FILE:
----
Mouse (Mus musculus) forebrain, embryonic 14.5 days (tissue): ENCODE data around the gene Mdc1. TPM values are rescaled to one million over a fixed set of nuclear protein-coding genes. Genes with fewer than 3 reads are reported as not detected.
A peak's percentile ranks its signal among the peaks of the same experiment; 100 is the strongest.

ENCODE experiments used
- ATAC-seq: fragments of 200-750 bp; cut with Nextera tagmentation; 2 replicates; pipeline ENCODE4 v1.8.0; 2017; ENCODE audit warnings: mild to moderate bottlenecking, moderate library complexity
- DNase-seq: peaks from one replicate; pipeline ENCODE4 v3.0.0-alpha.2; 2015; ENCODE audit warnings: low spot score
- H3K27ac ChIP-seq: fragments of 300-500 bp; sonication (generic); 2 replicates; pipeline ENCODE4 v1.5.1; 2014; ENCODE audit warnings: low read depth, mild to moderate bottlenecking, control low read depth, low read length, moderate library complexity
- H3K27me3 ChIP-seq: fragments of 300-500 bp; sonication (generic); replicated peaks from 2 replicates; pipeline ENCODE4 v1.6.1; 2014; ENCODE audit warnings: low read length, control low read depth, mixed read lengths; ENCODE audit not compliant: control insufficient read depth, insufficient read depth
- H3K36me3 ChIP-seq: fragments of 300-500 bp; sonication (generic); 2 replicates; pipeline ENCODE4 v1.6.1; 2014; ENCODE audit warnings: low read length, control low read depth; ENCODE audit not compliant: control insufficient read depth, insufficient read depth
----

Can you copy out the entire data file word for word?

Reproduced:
Mouse (Mus musculus) forebrain, embryonic 14.5 days (tissue): ENCODE data around the gene Mdc1. TPM values are rescaled to one million over a fixed set of nuclear protein-coding genes. Genes with fewer than 3 reads are reported as not detected.
A peak's percentile ranks its signal among the peaks of the same experiment; 100 is the strongest.

ENCODE experiments used
- ATAC-seq: fragments of 200-750 bp; cut with Nextera tagmentation; 2 replicates; pipeline ENCODE4 v1.8.0; 2017; ENCODE audit warnings: mild to moderate bottlenecking, moderate library complexity
- DNase-seq: peaks from one replicate; pipeline ENCODE4 v3.0.0-alpha.2; 2015; ENCODE audit warnings: low spot score
- H3K27ac ChIP-seq: fragments of 300-500 bp; sonication (generic); 2 replicates; pipeline ENCODE4 v1.5.1; 2014; ENCODE audit warnings: low read depth, mild to moderate bottlenecking, control low read depth, low read length, moderate library complexity
- H3K27me3 ChIP-seq: fragments of 300-500 bp; sonication (generic); replicated peaks from 2 replicates; pipeline ENCODE4 v1.6.1; 2014; ENCODE audit warnings: low read length, control low read depth, mixed read lengths; ENCODE audit not compliant: control insufficient read depth, insufficient read depth
- H3K36me3 ChIP-seq: fragments of 300-500 bp; sonication (generic); 2 replicates; pipeline ENCODE4 v1.6.1; 2014; ENCODE audit warnings: low read length, control low read depth; ENCODE audit not compliant: control insufficient read depth, insufficient read depth